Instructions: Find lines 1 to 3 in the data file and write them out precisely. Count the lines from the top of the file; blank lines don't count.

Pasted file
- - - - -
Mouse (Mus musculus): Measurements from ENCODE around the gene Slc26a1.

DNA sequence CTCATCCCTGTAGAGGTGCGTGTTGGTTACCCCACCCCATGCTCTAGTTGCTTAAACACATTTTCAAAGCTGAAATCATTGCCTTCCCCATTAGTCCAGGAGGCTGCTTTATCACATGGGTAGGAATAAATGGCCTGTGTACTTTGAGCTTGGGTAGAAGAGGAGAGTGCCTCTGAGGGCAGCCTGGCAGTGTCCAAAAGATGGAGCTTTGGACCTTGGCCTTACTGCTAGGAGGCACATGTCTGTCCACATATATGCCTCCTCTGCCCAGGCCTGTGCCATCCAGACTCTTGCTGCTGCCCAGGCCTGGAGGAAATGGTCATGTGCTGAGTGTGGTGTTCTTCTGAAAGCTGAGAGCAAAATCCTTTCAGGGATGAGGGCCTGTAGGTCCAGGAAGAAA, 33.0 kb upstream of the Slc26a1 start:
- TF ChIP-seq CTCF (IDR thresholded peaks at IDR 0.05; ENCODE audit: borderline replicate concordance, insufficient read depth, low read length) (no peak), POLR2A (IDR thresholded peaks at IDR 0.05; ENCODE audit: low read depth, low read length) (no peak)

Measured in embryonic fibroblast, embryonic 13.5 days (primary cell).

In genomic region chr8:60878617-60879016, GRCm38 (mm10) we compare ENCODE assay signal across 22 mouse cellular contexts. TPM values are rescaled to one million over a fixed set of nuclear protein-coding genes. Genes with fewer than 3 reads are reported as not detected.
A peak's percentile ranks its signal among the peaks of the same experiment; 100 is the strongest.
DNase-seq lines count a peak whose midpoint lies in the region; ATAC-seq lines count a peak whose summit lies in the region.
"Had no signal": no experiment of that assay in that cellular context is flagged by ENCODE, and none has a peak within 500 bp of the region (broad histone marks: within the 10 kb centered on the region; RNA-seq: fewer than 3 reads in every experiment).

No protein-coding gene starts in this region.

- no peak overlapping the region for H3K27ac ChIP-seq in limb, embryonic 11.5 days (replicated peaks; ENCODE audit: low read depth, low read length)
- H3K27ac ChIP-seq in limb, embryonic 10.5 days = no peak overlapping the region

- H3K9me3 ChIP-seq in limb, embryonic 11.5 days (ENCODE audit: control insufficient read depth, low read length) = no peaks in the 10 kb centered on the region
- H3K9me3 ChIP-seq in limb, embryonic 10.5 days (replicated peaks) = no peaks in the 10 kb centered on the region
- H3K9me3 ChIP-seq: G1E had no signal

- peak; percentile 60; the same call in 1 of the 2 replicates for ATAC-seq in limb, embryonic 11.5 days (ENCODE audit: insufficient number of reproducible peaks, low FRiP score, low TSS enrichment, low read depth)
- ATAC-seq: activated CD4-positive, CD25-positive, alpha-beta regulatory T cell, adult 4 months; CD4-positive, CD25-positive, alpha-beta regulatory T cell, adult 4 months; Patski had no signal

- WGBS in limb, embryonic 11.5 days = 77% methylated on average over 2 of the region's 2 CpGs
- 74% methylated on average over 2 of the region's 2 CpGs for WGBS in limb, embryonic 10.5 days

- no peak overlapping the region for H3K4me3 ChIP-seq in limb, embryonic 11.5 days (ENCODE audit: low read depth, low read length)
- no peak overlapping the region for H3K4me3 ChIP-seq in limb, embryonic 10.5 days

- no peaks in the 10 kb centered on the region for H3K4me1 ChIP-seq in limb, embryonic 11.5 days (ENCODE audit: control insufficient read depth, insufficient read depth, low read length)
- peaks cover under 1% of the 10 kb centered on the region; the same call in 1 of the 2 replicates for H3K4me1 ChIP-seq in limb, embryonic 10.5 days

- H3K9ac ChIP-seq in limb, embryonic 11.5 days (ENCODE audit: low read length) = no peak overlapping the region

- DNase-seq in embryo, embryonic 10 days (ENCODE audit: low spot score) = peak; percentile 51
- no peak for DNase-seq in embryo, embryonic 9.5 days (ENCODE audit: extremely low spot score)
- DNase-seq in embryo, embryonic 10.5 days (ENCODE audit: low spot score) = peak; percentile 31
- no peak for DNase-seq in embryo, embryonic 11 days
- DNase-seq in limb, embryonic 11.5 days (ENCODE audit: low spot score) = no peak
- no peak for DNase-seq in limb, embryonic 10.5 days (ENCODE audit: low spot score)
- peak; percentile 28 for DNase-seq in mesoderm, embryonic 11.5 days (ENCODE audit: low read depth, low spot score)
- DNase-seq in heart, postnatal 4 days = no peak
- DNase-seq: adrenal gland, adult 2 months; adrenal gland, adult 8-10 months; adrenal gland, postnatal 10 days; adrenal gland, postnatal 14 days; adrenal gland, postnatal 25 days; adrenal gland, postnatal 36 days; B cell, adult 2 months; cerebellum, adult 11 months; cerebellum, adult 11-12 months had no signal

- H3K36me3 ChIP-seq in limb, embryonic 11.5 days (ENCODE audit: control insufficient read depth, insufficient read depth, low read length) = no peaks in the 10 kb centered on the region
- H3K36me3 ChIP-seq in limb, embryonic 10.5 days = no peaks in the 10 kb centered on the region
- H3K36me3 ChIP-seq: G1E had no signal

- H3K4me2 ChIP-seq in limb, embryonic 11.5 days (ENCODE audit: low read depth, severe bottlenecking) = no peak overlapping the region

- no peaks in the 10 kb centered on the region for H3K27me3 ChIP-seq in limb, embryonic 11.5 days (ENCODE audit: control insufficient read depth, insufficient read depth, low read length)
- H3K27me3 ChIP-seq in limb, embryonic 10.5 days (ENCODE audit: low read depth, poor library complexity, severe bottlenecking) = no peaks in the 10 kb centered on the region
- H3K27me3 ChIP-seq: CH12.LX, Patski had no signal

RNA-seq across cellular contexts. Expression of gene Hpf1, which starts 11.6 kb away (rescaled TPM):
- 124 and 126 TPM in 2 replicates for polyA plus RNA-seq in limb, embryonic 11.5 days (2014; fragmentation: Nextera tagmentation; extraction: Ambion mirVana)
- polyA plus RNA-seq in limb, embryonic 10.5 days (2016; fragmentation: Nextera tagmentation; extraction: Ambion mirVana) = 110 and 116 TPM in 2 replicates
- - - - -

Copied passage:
Mouse (Mus musculus): Measurements from ENCODE around the gene Slc26a1.

DNA sequence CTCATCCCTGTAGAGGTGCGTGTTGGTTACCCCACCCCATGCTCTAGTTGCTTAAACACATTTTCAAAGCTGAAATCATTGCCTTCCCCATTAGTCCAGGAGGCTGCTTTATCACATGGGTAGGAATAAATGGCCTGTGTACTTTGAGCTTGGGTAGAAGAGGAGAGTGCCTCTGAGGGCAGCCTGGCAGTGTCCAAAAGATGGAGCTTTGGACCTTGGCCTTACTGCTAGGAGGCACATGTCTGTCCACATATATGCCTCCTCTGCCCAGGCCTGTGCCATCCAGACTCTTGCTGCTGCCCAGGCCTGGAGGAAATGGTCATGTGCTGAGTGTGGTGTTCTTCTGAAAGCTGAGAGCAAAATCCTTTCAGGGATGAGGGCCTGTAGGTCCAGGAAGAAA, 33.0 kb upstream of the Slc26a1 start:
- TF ChIP-seq CTCF (IDR thresholded peaks at IDR 0.05; ENCODE audit: borderline replicate concordance, insufficient read depth, low read length) (no peak), POLR2A (IDR thresholded peaks at IDR 0.05; ENCODE audit: low read depth, low read length) (no peak)